The BJP is not simply a more pernicious and extreme version of the Hindu nationalism and communalism of the Congress. It is qualitatively different in that it is part of a large “family” (Sangh Parivar) of non-parliamentary political and cultural organisations with many millions of members, including martial or vigilante groups such as the Bajrang Dal. These groups contain ideologically hardened cadre. The centre of the family is the Rashtriya Swayamsevak Sangh (RSS), formed as a “blood and soil” Hindu supremacist organisation in the 1920s and inspired by Mussolini’s and Hitler’s parties in Europe.

So far, the wave of anti-government protest has been repressed largely by the police, though on some campuses they have been aided by activists from the student wing of the Sangh Parivar. In some places, police reportedly have been yelling “Jai Shri Ram!” (“Hail lord Rama” – a religious chant co-opted as a political slogan of Hindutva) as they beat students. There is concern that the vigilante cadres of the RSS may be deployed for pogroms as they occasionally have been in the BJP’s rise to power. A BJP minister in Karnataka warned protesters not to test the patience of the Hindutva right, lest there be another Godhra – referring to a pogrom in Gujrat in which Hindutva mobs killed about 2,000 Muslims under the rule of then chief minister Modi. The widely acknowledged influence of the Sangh Parivar within the police means that such mobs are unlikely to be stopped by the authorities.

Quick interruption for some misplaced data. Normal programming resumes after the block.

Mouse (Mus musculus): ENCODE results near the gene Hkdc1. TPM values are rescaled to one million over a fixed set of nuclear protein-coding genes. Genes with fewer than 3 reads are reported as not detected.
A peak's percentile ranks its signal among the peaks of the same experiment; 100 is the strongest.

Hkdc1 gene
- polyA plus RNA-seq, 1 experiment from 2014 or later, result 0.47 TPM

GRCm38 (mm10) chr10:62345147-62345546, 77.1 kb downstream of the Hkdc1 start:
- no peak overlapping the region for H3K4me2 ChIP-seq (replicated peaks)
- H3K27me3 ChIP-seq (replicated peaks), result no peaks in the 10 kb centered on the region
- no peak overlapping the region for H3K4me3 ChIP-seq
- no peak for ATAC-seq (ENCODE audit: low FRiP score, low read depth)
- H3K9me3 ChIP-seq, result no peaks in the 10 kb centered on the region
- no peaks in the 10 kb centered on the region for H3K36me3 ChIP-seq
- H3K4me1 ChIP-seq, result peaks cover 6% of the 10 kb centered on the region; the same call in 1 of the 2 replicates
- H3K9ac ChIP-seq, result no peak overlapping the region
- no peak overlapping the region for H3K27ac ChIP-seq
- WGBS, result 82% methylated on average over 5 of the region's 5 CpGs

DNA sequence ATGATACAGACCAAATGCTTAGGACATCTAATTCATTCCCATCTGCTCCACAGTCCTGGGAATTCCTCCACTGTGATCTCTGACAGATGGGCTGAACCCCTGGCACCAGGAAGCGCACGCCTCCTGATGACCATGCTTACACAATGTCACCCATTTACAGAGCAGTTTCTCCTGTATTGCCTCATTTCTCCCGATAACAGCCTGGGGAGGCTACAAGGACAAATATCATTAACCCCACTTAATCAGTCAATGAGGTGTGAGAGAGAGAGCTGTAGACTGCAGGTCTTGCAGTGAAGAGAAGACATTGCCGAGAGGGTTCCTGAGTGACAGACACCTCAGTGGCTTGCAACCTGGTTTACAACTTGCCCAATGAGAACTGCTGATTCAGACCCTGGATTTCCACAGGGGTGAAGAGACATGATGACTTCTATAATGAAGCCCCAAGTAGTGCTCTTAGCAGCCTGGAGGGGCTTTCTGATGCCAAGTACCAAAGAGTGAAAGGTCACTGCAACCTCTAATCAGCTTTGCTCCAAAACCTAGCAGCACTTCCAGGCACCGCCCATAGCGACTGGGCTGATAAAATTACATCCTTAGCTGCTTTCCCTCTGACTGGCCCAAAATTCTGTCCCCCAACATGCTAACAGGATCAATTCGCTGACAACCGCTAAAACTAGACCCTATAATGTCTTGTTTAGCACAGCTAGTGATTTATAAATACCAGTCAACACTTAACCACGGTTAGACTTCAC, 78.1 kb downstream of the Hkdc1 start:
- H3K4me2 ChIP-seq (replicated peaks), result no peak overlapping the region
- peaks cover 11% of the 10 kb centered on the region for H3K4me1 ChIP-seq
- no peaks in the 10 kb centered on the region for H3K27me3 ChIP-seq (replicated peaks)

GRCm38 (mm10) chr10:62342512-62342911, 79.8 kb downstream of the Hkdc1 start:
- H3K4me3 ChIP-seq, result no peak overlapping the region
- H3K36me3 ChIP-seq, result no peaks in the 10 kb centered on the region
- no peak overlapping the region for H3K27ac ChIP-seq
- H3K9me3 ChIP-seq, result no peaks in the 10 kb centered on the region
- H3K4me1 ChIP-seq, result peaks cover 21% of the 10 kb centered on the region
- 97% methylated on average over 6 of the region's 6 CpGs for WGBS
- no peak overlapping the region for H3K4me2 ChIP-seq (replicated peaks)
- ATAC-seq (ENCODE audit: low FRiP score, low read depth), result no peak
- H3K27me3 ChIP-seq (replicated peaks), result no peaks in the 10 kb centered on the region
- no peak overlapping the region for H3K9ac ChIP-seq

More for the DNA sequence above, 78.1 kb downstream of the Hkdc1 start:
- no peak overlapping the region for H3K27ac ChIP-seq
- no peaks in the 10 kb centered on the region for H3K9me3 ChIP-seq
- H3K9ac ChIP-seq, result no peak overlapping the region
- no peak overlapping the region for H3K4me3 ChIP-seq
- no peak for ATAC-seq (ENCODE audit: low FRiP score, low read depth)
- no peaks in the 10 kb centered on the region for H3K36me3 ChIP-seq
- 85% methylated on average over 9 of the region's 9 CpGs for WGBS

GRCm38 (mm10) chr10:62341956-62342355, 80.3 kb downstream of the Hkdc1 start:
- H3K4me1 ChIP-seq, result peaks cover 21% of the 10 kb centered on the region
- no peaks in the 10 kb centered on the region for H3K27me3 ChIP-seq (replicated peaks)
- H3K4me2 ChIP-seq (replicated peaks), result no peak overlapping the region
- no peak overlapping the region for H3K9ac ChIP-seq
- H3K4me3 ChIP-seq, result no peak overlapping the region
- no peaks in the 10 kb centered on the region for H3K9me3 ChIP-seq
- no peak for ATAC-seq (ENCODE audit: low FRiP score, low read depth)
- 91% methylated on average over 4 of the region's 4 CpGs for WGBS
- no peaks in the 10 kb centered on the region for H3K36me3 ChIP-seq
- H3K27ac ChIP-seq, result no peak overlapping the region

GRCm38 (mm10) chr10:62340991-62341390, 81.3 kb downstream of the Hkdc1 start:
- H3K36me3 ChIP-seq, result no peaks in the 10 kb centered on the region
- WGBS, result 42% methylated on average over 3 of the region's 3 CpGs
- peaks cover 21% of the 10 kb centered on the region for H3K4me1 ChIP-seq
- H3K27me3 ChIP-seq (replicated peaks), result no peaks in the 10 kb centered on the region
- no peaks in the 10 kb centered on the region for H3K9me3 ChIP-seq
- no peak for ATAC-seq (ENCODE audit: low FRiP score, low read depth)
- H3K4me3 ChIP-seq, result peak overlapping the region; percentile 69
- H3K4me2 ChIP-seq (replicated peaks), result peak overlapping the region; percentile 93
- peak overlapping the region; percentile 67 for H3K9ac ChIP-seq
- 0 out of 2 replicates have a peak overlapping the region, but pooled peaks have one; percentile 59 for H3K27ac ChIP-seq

The political situation is tense in India, and unlikely to ease during Modi’s term. The far right is on the offensive – but the current wave of protests promises that it will not all be smooth sailing for them.